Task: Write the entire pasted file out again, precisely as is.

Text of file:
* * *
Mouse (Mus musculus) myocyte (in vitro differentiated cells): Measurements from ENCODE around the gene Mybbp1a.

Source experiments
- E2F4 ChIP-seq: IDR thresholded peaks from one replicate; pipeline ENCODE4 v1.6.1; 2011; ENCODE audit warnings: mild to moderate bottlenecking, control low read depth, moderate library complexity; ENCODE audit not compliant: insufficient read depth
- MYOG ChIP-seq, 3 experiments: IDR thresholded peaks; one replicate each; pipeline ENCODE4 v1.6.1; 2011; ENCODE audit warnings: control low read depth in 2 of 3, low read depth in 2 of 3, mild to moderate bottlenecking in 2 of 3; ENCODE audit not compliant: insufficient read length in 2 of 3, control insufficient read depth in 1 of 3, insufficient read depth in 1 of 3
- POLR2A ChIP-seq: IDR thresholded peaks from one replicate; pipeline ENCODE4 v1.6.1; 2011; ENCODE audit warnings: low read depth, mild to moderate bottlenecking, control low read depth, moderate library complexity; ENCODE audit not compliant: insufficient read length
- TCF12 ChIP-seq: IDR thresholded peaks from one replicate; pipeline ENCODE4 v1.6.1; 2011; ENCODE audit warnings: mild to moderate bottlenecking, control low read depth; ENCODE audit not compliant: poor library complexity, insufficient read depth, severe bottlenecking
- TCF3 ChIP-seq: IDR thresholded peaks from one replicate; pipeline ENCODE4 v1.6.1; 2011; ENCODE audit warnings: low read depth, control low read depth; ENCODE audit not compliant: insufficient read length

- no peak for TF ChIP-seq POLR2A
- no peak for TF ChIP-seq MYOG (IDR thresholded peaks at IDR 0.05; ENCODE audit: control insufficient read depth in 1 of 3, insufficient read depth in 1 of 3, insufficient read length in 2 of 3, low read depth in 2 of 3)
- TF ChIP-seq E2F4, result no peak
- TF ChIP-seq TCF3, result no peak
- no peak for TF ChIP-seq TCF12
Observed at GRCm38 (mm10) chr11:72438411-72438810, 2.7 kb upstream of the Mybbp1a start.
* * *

Mouse (Mus musculus) myocyte (in vitro differentiated cells): Measurements from ENCODE around the gene Mybbp1a.

Source experiments
- E2F4 ChIP-seq: IDR thresholded peaks from one replicate; pipeline ENCODE4 v1.6.1; 2011; ENCODE audit warnings: mild to moderate bottlenecking, control low read depth, moderate library complexity; ENCODE audit not compliant: insufficient read depth
- MYOG ChIP-seq, 3 experiments: IDR thresholded peaks; one replicate each; pipeline ENCODE4 v1.6.1; 2011; ENCODE audit warnings: control low read depth in 2 of 3, low read depth in 2 of 3, mild to moderate bottlenecking in 2 of 3; ENCODE audit not compliant: insufficient read length in 2 of 3, control insufficient read depth in 1 of 3, insufficient read depth in 1 of 3
- POLR2A ChIP-seq: IDR thresholded peaks from one replicate; pipeline ENCODE4 v1.6.1; 2011; ENCODE audit warnings: low read depth, mild to moderate bottlenecking, control low read depth, moderate library complexity; ENCODE audit not compliant: insufficient read length
- TCF12 ChIP-seq: IDR thresholded peaks from one replicate; pipeline ENCODE4 v1.6.1; 2011; ENCODE audit warnings: mild to moderate bottlenecking, control low read depth; ENCODE audit not compliant: poor library complexity, insufficient read depth, severe bottlenecking
- TCF3 ChIP-seq: IDR thresholded peaks from one replicate; pipeline ENCODE4 v1.6.1; 2011; ENCODE audit warnings: low read depth, control low read depth; ENCODE audit not compliant: insufficient read length

- no peak for TF ChIP-seq POLR2A
- no peak for TF ChIP-seq MYOG (IDR thresholded peaks at IDR 0.05; ENCODE audit: control insufficient read depth in 1 of 3, insufficient read depth in 1 of 3, insufficient read length in 2 of 3, low read depth in 2 of 3)
- TF ChIP-seq E2F4, result no peak
- TF ChIP-seq TCF3, result no peak
- no peak for TF ChIP-seq TCF12
Observed at GRCm38 (mm10) chr11:72438411-72438810, 2.7 kb upstream of the Mybbp1a start.